A staggered start to the introduction of Real-Time Information penalties by HMRC – So don’t get caught out!


Below is an extract from the GOV.UK site on the staggered introduction of Real Time Information (RTI) penalties which should allow businesses to be fully compliant, but October is not that far away now and I wanted to mention this again just in case some people are still trying to get to grips with this.

Monthly penalties of £100 for a small business is something you can do without.

To comply with RTI filing you must:

  • File a Full Payment Submission (FPS) each time, or before you pay any employees
  • File an Employer Payment Summary (EPS) each month, which shows any corrections to the amount you owe to HMRC

The important point is to ensure you do not file your RTI return after you have paid your employee’s.

RTI late filing penalties from October 2014

 No of employees Monthly penalty
 1-9 £100
 10-49 £200
 50-249 £300
250 + £400

So speak to your accountant and ensure your systems are ready and avoid paying unnecessary fines!
If you have never heard of RTI and you pay employees, phone your accountant NOW 🙂

Extract from GOV.UK site:

The new automatic in-year Pay As You Earn (PAYE) penalties for late filing and late payment and in-year interest (charged on tax and National Insurance Contributions (NICs) that are paid late during the year), were due to start from 6 April 2014.

Real Time Information (RTI) is a big change and HM Revenue and Customs (HMRC) and some employers are continuing to learn. Having listened to customer feedback, HMRC has decided to stagger the start of the new in-year late filing and payment penalties to give employers more time to adapt to reporting in real time. The new timetable will be:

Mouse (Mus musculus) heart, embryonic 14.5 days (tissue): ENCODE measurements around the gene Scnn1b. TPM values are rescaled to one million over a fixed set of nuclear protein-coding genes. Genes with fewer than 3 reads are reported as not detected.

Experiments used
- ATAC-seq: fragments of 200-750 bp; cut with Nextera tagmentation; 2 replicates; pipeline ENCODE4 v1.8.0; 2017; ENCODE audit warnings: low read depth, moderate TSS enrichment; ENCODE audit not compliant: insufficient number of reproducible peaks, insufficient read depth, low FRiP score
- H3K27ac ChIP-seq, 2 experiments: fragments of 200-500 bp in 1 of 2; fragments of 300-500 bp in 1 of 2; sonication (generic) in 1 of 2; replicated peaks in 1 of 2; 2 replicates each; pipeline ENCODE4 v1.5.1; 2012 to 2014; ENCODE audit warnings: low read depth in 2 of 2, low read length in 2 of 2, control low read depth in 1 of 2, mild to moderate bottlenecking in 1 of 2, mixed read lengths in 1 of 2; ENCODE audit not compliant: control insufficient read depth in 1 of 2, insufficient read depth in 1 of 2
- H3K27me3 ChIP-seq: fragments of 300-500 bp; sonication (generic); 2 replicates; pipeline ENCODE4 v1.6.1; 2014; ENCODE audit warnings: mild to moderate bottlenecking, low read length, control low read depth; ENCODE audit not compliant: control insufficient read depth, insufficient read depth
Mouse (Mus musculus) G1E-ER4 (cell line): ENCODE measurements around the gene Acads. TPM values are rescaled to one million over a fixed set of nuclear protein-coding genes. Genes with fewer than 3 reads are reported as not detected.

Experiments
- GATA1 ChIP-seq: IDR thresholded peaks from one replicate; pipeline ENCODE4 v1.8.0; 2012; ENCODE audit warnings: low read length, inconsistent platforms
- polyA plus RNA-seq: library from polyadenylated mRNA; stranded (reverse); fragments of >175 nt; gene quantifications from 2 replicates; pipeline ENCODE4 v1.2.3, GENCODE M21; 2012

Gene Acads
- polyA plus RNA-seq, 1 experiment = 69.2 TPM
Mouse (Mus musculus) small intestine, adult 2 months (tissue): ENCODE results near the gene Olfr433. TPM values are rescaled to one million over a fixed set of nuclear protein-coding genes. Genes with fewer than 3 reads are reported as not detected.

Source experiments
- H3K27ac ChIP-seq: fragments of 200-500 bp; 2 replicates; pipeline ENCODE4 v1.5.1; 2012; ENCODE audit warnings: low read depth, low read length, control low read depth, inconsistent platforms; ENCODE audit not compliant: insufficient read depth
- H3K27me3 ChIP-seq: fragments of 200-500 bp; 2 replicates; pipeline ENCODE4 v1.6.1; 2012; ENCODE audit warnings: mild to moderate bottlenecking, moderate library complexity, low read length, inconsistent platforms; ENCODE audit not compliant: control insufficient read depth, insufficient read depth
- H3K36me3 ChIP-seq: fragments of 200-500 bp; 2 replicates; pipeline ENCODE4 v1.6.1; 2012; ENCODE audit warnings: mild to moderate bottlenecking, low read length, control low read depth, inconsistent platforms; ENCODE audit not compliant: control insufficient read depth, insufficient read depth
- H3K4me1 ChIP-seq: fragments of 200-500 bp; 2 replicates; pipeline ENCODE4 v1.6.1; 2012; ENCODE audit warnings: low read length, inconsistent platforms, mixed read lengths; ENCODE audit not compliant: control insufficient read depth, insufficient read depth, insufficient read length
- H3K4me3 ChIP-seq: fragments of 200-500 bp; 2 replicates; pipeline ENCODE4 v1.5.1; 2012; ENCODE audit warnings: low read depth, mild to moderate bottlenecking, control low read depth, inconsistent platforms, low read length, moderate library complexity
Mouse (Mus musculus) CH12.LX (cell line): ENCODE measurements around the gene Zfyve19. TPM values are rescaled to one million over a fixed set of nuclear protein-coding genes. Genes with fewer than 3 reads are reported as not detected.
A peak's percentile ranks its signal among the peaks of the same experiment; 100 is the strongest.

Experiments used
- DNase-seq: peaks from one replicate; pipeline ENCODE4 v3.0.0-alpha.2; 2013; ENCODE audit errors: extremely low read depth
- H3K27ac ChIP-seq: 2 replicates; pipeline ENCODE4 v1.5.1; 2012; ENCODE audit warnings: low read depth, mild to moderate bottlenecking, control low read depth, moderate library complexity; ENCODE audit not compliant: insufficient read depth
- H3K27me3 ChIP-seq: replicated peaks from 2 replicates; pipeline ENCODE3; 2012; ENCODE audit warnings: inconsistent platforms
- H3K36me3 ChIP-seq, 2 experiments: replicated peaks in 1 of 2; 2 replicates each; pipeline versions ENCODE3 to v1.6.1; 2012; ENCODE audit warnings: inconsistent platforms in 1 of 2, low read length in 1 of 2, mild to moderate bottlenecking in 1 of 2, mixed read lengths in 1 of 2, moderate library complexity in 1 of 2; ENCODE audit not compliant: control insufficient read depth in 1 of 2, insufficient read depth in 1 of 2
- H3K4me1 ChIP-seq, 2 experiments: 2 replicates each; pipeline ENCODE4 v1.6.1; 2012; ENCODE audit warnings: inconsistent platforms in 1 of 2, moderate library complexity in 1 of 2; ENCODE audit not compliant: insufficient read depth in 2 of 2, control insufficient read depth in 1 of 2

• April 2014 – in-year interest on any in-year payments not made by the due date
  • October 2014 – automatic in-year late filing penalties
  • April 2015 – automatic in-year late payment penalties

At the same time, HMRC is continuing to improve its systems and guidance. HMRC has worked closely with the Department for Work and Pensions (DWP) to ensure that RTI will support the operation of Universal Credit, which brings together means-tested in and out-of-work benefits.HMRC’s Director General for Personal Tax, Ruth Owen, said: The introduction of RTI is going extremely well for the majority of employers but there are still some who need a bit of time to adapt fully to the changes. This additional time will give us the opportunity to ensure that improvements to our internal systems are working, to learn from them, and to provide better customer support to employers who need more time to adapt.